You’re standing on the winner’s podium with an Olympic gold medal around your neck and listening to your national anthem. It’s the moment every young athlete dreams of. For synchro diver Chris Mears, 23, the Rio 2016 dream moment was nothing short of a miracle. Only seven years previously, in January 2009, Chris’ father Paul was at his son’s hospital bedside praying that he could defy the 5% chance he’d been given of surviving a serious illness.
Early promise through adversity
Chris Mears lost his biological mother after she died from breast cancer when he was just a toddler. Supported by his father, he concentrated on diving and attended classes at his local club in Reading. In time, Chris climbed the ranks and in 2008, aged 15, he won the 1 metre and Platform titles at the British Elite Juniors. He went on to win three individual medals at the European Junior Championships. In 2008 he also began synchro diving as well as individually competing on a world stage at the World Junior Championships, placing 7th and qualifying for the Youth Olympic Festival.
It was while Chris, aged 16, was in Sydney training for the Youth Olympic Festival that he contracted the life-threatening Epstein Barr virus and suffered a burst spleen, losing five pints of blood. His father was told to prepare for the worst but Chris pulled through. While recovering, however, he was hit by a seizure that lasted seven hours. Three days later he emerged from a coma, from which doctors were surprised permanent brain damage did not result. After a slow recovery Chris now bears a 12-inch surgical scar that vertically bisects his abdomen. It’s a permanent reminder of what he lived through and how far he has come.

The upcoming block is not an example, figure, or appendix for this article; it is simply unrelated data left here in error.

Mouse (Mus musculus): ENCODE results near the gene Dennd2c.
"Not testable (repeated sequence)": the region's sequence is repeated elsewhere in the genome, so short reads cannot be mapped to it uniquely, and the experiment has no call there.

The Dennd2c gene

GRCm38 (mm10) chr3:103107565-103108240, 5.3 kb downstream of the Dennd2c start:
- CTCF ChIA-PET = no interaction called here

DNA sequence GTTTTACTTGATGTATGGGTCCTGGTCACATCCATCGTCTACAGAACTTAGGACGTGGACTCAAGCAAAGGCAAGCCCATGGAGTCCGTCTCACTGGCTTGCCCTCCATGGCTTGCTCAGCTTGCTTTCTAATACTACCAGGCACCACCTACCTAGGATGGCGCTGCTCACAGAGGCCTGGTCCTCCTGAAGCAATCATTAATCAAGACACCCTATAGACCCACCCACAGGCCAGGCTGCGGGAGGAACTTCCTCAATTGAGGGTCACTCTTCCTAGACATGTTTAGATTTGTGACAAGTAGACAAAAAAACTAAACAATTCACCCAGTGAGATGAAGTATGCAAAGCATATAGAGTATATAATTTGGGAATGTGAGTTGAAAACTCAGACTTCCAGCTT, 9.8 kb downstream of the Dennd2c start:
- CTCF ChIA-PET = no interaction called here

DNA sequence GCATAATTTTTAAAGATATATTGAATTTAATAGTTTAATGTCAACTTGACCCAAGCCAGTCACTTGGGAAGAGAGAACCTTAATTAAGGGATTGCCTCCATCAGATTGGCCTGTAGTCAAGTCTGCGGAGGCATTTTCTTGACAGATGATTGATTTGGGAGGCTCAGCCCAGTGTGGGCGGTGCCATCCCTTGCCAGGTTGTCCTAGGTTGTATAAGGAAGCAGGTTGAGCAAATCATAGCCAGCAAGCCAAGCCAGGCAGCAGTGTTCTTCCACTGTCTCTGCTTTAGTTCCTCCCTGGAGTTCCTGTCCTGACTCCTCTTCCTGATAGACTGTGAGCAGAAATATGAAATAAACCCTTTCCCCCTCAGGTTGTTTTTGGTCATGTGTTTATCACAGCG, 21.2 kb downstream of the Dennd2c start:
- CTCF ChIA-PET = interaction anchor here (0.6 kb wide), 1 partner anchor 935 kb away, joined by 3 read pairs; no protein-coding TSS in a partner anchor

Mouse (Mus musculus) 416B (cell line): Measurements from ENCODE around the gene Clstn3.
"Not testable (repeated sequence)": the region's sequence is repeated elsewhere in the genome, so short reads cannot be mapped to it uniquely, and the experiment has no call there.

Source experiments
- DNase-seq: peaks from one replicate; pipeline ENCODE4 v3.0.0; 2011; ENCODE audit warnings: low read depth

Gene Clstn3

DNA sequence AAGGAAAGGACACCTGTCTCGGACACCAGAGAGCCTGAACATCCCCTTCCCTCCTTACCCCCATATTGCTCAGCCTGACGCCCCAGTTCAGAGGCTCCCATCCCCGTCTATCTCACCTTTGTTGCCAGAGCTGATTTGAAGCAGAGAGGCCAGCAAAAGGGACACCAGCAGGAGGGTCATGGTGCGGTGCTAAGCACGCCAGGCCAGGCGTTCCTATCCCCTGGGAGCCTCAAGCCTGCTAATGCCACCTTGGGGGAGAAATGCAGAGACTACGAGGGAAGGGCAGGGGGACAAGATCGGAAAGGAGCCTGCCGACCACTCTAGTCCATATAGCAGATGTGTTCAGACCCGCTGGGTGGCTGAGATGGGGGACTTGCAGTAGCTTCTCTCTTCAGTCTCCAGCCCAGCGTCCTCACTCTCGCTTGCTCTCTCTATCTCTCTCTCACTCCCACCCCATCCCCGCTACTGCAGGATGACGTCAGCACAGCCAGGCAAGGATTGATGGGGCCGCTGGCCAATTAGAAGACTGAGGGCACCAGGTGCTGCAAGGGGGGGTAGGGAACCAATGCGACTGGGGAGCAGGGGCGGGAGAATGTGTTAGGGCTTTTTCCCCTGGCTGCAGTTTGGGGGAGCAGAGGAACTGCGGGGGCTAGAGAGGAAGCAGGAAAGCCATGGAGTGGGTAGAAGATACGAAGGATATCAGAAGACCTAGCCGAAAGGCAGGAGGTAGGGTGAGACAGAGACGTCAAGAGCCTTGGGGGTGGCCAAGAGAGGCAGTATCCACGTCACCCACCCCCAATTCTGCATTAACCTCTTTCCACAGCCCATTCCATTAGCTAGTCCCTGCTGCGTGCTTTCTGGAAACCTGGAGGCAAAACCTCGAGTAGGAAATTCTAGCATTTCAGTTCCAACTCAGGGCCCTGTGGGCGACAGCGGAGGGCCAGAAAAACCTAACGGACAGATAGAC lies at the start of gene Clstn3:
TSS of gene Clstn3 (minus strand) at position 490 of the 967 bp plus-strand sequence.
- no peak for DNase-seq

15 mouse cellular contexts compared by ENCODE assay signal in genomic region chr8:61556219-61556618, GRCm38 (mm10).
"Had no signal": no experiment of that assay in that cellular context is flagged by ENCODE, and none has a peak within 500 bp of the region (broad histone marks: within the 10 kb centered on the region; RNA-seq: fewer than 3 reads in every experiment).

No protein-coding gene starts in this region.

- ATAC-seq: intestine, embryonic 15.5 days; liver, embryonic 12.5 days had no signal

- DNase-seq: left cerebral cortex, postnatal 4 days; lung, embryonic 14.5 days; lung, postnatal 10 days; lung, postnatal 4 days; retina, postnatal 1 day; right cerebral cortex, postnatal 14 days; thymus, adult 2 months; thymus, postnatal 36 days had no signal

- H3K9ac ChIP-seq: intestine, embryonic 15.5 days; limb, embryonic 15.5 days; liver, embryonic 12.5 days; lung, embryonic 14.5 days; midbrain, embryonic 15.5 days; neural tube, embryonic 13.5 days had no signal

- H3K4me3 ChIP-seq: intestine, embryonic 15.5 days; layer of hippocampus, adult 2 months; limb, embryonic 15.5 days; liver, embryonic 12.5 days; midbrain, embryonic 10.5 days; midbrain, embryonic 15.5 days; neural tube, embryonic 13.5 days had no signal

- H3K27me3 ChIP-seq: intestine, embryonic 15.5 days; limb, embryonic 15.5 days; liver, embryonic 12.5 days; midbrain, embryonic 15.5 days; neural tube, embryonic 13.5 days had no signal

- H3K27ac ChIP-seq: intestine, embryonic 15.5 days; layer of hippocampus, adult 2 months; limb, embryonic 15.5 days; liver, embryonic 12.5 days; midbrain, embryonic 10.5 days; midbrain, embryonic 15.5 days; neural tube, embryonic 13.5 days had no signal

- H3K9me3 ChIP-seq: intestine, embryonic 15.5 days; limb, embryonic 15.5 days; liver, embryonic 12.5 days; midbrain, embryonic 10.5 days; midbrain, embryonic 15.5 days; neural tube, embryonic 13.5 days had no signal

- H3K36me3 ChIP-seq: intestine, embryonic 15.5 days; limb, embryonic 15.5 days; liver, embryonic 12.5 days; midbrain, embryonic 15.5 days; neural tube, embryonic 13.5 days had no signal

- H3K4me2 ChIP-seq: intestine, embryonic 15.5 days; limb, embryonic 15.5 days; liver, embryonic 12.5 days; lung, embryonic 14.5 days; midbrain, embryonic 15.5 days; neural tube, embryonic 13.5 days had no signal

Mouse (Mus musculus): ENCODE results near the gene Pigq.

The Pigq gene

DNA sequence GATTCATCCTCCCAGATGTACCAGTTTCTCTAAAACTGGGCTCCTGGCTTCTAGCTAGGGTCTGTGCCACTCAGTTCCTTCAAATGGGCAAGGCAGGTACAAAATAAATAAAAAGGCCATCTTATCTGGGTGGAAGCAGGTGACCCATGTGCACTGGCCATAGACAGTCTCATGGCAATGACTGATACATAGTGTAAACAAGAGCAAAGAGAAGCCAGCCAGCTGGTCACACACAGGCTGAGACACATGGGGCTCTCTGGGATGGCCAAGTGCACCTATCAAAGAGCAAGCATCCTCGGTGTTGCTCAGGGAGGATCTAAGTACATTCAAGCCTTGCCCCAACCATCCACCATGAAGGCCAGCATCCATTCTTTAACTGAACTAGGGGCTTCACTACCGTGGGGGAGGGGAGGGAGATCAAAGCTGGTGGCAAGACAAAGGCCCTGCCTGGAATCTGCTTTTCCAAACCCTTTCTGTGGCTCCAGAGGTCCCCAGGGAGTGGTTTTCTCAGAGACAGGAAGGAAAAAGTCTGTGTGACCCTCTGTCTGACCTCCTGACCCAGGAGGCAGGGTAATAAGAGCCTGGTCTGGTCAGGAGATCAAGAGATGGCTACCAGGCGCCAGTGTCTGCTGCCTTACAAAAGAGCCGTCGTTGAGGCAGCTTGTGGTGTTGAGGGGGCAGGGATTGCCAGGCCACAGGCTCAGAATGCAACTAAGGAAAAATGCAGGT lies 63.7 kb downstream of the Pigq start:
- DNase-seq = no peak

Chris eventually returned to diving with a whole new outlook. “It definitely gives you a different perspective on life,” he has told the Daily Telegraph. “Back then I was not really a grafter, I was not really a worker. I just floated along without ever concentrating much on anything I did.” A new attitude wasn’t the only positive thing to emerge from his illness.
While in bed recovering from his physical challenges, Chris took up electronic and house music production. He spent a few years working from his bedroom studio before signing with a booking agency and playing Woodstoke Festival in 2013, supporting Labrinth. He has since signed to Universal records. Chris has also actively supported athletes being open about homosexuality in sport, posing for Gay Times magazine in January, 2013.
“I feel like I had a point to prove here,” Chris told the BBC said after winning Olympic Gold in Rio. “This is the big one. To do it alongside my best friend it is beyond worth it. It is my absolute dream.”
We think Chris Mears was an #UnstoppableTeen